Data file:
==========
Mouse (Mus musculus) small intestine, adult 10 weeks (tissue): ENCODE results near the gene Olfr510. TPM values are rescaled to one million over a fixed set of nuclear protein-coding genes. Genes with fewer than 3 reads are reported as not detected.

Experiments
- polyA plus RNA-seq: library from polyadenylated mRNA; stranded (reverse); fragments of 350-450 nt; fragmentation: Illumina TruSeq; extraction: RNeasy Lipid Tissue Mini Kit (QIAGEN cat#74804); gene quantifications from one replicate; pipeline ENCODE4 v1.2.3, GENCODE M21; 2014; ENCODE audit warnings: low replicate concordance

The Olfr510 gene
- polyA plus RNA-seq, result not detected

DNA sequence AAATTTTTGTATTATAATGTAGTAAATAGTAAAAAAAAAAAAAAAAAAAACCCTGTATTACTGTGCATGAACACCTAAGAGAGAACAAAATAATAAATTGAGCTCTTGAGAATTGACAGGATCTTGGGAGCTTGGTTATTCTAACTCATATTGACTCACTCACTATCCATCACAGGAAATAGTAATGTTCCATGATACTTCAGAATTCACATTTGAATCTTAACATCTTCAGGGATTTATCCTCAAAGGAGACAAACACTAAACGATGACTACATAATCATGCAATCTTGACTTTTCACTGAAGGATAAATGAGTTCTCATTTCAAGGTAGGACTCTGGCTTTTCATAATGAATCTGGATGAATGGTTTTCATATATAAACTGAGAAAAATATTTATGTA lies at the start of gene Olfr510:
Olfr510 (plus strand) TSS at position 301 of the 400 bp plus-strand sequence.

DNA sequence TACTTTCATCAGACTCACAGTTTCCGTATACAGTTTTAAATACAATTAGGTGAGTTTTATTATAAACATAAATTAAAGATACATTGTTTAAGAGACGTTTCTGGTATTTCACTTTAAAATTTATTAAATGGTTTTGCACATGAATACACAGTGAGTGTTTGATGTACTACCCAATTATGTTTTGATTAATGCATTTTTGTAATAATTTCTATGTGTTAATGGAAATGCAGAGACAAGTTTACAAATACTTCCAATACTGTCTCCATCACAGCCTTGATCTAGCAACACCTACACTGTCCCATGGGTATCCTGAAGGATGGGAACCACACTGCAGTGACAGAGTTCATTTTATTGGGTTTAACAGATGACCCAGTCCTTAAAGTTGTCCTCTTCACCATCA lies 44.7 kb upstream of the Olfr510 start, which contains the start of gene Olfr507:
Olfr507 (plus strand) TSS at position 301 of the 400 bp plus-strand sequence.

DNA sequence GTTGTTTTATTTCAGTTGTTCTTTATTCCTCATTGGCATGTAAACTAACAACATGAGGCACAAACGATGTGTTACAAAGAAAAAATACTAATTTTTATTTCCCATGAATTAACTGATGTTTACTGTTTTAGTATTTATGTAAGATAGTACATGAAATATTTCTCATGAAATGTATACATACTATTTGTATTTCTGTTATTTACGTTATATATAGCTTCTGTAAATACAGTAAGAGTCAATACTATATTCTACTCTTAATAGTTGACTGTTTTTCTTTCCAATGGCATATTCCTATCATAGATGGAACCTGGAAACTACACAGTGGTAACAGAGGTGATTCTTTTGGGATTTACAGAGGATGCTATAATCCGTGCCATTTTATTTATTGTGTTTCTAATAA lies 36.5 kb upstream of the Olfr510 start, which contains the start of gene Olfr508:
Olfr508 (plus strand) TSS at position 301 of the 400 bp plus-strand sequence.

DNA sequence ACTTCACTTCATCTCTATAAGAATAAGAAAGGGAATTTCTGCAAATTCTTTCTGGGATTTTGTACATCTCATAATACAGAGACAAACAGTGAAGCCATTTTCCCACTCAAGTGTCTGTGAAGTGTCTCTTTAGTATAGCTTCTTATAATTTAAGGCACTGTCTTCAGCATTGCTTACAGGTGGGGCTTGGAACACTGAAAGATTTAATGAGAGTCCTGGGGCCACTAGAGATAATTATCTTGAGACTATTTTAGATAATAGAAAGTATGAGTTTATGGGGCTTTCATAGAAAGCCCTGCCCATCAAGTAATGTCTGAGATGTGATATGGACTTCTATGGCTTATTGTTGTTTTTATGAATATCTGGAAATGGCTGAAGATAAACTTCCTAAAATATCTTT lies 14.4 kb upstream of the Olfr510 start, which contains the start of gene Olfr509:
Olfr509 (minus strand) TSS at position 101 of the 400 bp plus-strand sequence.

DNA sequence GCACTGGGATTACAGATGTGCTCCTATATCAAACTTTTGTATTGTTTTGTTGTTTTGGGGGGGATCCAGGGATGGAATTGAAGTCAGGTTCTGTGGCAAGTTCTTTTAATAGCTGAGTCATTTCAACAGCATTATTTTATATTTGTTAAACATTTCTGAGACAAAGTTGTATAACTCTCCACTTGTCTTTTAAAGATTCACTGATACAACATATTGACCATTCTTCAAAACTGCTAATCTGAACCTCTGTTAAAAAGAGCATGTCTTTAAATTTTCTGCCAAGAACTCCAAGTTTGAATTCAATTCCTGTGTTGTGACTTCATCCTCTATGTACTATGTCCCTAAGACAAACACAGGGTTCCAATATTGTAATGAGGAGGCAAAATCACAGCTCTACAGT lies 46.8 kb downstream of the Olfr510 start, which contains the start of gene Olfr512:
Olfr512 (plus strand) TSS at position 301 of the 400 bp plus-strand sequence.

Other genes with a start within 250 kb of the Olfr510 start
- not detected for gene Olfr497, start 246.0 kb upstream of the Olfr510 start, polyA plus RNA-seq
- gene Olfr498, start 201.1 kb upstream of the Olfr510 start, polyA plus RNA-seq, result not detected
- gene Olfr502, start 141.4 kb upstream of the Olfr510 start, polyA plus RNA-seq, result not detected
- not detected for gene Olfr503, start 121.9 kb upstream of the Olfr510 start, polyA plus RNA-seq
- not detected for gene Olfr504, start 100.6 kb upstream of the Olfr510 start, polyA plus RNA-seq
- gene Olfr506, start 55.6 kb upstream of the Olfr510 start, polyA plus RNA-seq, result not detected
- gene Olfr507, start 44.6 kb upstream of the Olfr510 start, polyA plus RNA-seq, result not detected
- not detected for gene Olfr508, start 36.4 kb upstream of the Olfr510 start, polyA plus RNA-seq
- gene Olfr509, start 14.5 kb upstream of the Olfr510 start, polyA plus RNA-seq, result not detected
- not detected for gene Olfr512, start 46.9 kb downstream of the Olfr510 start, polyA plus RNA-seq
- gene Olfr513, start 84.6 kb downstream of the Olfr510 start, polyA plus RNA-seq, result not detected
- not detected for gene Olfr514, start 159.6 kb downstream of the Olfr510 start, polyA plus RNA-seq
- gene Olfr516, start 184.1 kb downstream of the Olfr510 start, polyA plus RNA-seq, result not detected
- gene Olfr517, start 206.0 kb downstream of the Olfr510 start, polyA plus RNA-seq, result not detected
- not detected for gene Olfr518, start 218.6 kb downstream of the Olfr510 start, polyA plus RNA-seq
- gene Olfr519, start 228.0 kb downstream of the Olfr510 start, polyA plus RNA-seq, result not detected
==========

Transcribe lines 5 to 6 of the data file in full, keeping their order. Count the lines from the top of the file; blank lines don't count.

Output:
- polyA plus RNA-seq, result not detected

DNA sequence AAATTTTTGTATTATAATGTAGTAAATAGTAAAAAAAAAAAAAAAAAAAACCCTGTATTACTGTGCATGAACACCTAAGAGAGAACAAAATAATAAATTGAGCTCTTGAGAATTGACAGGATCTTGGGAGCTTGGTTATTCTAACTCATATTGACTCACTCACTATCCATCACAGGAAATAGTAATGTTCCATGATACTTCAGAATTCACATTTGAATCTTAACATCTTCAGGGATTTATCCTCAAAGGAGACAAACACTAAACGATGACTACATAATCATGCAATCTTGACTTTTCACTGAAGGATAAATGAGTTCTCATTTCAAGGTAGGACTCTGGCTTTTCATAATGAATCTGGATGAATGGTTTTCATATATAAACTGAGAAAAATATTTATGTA lies at the start of gene Olfr510: